Laboratories, pharmacies, and other medical facilities have a responsibility to provide safe, valuable medications to the world. Proper vaccine storage plays a major role in this responsibility. Medical professionals must follow best practices to maintain the vaccines’ quality and effectiveness. To help your facility remain a reliable and helpful resource for your patients, follow these tips for safely storing vaccines in your medical facility.
Set Clear Rules and Expectations
All medical facilities should have detailed, written guidelines regarding the handling and storage of vaccines. Make a plan for both routine and emergency situations. Keep these guidelines up-to-date and easily accessible so everyone is always on the same page regarding best practices. Your routine plan should cover ordering vaccines, managing inventory, and handling deliveries and storage. You should also set up procedures for handling and disposing of ruined or potentially ruined vaccines. Your emergency guidelines should focus on how to retrieve and salvage vaccines in the case of a mishap or complication, such as a power outage. Set aside a backup storage unit as well as the materials and resources you need to safely transport vaccines from one location to another.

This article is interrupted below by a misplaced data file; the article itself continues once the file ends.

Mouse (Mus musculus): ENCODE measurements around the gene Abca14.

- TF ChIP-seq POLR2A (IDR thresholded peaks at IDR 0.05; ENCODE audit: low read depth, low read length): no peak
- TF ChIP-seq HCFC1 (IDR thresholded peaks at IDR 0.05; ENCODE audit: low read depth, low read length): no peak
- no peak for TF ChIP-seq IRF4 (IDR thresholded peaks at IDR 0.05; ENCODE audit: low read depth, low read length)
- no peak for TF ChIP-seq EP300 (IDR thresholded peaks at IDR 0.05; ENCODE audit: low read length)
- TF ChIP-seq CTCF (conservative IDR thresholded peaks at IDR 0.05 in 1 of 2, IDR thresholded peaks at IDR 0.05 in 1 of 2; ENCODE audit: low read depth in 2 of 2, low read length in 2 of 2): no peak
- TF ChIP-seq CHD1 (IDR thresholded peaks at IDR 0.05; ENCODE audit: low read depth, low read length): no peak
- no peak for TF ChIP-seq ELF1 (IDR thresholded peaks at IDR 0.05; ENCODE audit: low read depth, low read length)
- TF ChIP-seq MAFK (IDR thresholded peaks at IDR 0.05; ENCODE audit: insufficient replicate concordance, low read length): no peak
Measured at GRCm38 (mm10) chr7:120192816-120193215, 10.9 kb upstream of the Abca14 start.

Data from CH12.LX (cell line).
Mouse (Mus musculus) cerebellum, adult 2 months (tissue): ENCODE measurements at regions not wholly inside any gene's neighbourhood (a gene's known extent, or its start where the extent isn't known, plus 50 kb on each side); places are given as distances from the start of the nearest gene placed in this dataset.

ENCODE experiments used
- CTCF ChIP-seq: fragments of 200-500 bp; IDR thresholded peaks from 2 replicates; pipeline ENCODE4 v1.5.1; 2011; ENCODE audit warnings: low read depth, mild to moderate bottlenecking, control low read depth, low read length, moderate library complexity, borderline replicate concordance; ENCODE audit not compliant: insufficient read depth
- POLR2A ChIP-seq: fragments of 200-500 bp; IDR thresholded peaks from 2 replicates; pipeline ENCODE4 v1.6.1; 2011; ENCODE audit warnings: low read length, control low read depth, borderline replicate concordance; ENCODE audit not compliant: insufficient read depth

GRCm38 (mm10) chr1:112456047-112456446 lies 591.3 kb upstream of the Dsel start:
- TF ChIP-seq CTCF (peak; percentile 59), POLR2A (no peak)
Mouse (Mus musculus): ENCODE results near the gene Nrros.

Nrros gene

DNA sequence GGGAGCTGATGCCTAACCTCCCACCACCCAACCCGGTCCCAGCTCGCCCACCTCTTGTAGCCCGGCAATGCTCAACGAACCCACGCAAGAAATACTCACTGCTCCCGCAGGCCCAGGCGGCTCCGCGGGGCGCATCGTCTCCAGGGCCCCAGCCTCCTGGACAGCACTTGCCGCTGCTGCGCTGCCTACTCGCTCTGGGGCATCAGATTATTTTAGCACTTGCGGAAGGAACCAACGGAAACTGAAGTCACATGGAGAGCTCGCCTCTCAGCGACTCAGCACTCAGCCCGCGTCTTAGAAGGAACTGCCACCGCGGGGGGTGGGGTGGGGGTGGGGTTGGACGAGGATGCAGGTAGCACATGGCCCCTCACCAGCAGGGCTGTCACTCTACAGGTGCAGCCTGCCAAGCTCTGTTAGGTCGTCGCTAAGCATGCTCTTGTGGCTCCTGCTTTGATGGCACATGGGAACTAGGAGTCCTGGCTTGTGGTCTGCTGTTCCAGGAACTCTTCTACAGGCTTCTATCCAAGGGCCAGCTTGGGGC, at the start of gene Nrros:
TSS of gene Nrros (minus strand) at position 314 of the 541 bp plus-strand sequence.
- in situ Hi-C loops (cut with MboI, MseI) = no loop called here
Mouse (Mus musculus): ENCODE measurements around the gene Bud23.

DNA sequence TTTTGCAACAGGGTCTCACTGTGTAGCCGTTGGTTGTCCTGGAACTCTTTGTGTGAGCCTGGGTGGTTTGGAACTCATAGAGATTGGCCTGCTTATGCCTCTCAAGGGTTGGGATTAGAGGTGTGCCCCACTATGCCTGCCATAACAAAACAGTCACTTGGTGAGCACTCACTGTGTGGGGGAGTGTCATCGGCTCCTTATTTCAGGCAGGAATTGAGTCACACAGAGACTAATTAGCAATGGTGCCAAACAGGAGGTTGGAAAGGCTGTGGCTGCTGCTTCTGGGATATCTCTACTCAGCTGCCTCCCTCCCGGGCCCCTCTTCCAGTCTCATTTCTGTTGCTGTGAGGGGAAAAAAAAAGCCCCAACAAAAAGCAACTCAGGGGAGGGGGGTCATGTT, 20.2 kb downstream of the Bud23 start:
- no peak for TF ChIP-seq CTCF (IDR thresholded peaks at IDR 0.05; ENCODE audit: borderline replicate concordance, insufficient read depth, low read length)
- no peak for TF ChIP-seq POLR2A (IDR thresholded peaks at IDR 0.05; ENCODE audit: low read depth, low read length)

Maintain Reliable Storage Units
Because maintaining proper temperature control is one of the most important tips for safely storing vaccines in your medical facility, you need to have reliable cold storage units. In addition to purchasing high-quality units in the first place, it’s important that you maintain your laboratory refrigerators and freezers well. Keep both the interiors and exteriors clean to help ensure the units remain as effective as possible. You should also stay on top of your inventory and keep the interior of each unit well organized. When you take care of your lab fridges and freezers, you create a safer place for your vaccines and all other temperature-sensitive materials that come through your lab.
The Consequences of Vaccine Storage Mistakes
Between equipment malfunctions and human error, mistakes are bound to happen. However, when it comes to vaccines, those mistakes can cost a lot of money and resources. The most common vaccine storage mistake occurs when a facility stores a vaccine at the incorrect temperature. This can cause the vaccine to lose its potency and become ineffective. Furthermore, the loss of vaccines—from a lack of temperature regulation or other form of mishandling—can cost thousands of dollars in products and materials. Mistakes like these also work to generate mistrust and misunderstandings between medical facilities and their patients.